Toulouse-Lautrec, often portrayed as just a tragic Parisian bonhomme, was an innovative artist who influenced color lithography and advertising.
By LENNIE BENNETT
Published November 16, 2003
[Courtesy Tampa Museum of Art]
Henri de Toulouse-Lautrec, Moulin Rouge -- La Goulue, 1891, brush and spatter lithograph in four colors on paper.
Henri de Toulouse-Lautrec, Queen of Joy, 1892, brush, spatter and transferred screen lithograph in four colors on paper.
TAMPA - There's something about bohemian Paris in the last decades of the 19th century that invites oversimplification. Such sad glamor. Such heroic romanticism. Get out your handkerchiefs and rent John Huston's awful 1952 Moulin Rouge. (Zsa Zsa Gabor as Jane Avril? Please.) Or the newer, better one with a tubercular Nicole Kidman. And appreciate poor Jose Ferrer, who in 1952 had to hobble on his knees to portray the movie's most famous character, artist Henri de Toulouse-Lautrec, long before the time when computer wizardry could digitally shorten John Leguizamo for the part.
Toulouse-Lautrec's physical stature aside, treatments such as these are diminishing to the man, turning him into a melancholy dissolute who wanders the nighttime streets of Montmartre, drinking too much and consorting with prostitutes because he believes the women he yearns for can't love a short man. (Now cue the award-winning Mary Tyler Moore Show episode "Toulouse-Lautrec Is One of My Favorite Artists," about her short-guy date.)
And incidentally, when Toulouse-Lautrec wasn't carousing or pining, didn't he do a few cool posters?
That's all very easy on the brain, but it's neither true enough nor interesting enough for Toulouse-Lautrec.
"Toulouse-Lautrec: Master of the Moulin Rouge" at the Tampa Museum of Art shows us how these reductive interpretations happen and why they should not.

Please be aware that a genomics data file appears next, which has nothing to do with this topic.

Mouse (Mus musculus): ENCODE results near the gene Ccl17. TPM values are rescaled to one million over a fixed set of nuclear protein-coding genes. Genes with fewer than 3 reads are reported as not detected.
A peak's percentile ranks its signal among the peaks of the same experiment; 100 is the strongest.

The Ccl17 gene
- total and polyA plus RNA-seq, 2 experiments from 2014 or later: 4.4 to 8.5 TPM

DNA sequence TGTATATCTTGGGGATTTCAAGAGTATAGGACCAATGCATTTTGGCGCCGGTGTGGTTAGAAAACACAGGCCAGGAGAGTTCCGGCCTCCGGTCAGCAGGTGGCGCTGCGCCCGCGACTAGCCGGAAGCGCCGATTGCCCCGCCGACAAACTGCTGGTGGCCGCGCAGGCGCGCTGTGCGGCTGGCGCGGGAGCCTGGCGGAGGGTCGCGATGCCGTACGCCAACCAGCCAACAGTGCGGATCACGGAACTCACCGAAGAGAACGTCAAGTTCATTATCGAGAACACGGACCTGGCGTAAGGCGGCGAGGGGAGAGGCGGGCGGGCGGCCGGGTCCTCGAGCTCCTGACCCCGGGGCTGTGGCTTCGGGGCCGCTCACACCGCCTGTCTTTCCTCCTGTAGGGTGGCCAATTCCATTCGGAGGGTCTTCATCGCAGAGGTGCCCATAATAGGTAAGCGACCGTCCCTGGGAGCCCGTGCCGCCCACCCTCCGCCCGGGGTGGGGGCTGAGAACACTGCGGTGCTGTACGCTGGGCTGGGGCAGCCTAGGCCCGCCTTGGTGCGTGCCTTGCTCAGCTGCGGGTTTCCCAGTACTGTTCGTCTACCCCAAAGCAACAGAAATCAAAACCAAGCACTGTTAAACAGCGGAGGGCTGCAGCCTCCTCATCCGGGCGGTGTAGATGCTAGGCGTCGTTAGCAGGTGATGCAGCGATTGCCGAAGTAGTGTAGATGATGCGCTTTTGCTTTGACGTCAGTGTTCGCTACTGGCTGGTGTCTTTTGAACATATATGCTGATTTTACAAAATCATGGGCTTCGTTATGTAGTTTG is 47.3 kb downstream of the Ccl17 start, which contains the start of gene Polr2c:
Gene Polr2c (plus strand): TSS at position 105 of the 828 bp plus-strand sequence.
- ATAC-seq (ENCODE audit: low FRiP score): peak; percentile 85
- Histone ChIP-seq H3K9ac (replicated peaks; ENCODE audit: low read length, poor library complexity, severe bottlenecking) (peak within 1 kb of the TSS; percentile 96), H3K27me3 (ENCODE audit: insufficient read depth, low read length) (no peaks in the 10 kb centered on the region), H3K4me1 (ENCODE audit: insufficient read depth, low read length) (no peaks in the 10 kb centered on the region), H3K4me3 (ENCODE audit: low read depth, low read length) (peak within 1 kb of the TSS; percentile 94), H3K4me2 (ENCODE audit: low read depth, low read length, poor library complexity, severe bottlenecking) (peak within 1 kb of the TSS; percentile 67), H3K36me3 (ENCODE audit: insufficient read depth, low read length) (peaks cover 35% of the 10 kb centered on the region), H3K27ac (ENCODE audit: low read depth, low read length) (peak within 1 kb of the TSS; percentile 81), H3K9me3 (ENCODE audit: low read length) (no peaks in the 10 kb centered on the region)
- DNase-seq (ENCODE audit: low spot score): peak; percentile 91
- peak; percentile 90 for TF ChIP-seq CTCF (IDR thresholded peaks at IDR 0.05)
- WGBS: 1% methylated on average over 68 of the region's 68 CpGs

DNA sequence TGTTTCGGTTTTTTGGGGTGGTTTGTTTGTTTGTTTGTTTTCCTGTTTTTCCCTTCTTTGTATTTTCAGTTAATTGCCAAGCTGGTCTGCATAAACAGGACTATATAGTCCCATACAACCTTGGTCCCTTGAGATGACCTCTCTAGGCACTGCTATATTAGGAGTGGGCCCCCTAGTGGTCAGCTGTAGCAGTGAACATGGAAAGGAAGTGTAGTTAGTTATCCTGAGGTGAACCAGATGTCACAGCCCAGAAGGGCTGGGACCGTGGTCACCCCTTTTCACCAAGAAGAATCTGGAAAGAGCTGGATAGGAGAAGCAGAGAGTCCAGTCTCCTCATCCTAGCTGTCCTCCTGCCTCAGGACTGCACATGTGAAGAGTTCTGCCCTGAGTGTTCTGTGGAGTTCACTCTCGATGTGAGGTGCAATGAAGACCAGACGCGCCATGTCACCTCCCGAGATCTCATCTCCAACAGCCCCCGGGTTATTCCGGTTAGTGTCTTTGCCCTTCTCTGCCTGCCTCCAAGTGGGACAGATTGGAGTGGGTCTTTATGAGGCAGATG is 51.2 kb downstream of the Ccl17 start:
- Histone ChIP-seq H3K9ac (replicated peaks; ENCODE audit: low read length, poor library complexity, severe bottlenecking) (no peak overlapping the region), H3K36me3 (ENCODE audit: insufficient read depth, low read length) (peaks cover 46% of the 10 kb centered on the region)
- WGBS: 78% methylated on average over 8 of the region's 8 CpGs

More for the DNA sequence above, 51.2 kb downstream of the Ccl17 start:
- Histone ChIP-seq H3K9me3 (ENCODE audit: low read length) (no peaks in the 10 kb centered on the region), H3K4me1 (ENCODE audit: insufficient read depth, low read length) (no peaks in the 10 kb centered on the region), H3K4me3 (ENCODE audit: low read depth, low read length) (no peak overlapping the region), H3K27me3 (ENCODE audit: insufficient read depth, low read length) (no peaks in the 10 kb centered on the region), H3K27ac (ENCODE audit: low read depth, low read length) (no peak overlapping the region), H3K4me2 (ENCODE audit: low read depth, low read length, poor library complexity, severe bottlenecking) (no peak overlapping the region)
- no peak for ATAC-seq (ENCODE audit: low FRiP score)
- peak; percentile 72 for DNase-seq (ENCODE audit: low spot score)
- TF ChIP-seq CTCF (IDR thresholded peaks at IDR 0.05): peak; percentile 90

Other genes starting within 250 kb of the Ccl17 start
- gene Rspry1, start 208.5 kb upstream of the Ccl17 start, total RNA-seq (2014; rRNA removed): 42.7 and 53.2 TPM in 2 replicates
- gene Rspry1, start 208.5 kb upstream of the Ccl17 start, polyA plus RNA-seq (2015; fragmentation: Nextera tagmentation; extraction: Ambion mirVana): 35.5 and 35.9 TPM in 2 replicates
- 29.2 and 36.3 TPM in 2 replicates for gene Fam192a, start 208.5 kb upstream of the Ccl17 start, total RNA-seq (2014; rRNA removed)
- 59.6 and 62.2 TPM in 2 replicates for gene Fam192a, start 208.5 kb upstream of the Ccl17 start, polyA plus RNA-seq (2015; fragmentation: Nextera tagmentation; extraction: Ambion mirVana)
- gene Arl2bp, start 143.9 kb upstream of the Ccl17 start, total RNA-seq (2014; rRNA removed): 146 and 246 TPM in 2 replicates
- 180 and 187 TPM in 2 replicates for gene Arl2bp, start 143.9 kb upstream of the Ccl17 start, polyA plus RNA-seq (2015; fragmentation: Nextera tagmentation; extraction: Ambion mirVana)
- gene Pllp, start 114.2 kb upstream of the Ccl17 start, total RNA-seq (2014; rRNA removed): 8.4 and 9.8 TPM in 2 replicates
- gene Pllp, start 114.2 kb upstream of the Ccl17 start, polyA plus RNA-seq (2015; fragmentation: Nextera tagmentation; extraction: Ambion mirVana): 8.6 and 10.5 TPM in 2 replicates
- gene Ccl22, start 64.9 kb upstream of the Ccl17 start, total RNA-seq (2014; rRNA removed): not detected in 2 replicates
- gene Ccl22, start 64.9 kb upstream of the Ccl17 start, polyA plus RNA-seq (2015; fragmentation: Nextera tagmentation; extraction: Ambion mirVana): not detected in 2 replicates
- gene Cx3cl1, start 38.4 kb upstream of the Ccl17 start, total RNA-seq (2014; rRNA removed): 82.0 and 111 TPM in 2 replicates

Forty-five examples of printmaking by Toulouse-Lautrec line the gallery walls, the famous lithographic posters along with the more complex fine art lithographs. Included in the show are 30 by some of his peers, including those by famous names such as Bonnard and Vuillard, but it's clear who the star is here.
The economy of line and the limited palette Toulouse-Lautrec chose to illustrate the characters who performed at and frequented cafes and cabarets such as the Moulin Rouge are so accessible, so easy to take in at a glance, so familiar. We find the work immediately knowable, or think we do.
Toulouse-Lautrec was born Nov. 24, 1864, into an aristocratic family that over the generations had married mostly among itself (his father and mother were first cousins), producing progeny who tended to have physical and mental problems associated with inbreeding. Young Toulouse-Lautrec was sickly. At 13 he broke one leg, at 14 the other, and he was diagnosed with a hereditary bone disease. Neither leg healed properly, and both stopped growing. His height remained just over 5 feet for the rest of his life. He was a disappointment to his dashing father, Count Alphonse, who loved horses and hunting; his mother, Countess Adele, was overprotective to the point of suffocation.
He showed an early talent for drawing and painting, and when he was 18, his family arranged for instruction with a fashionable, unremarkable Parisian artist. Toulouse-Lautrec learned the conventions of salon painting, but by the time he was 23, he had begun to cut the close bonds with his family. He struck out artistically with a like-minded group of young artists who had more affinity for impressionist painters than the academics.
Toulouse-Lautrec's preferred medium before 1890 was painting, and he continued to paint fine work throughout his life, though none is on view in this exhibition. But color lithography, a new printmaking process, was the medium that made him famous and one to which he introduced innovations, such as spattering paint with a toothbrush to create the smoky atmosphere of nightclubs.
The process is based on the principle that oil and water don't mix. A drawing is made with grease chalk onto a stone that is then moistened. When ink is applied, it sticks to the drawing but not the stone, and those inked areas are transferred to paper. Each color requires a different stone and a separate pass through the press. Many of Toulouse-Lautrec's lithographs are called posters, a pejorative word today, usually referring to mass-produced, inferior photographic reproductions of famous paintings, sunsets or cute puppies, accompanied by inspirational quips. Lithographs are multiples, too, but in much smaller editions, and because each print is individually made, they can be considered originals of a kind. In the artist's day, the term "poster" lithographs referred to only their large size.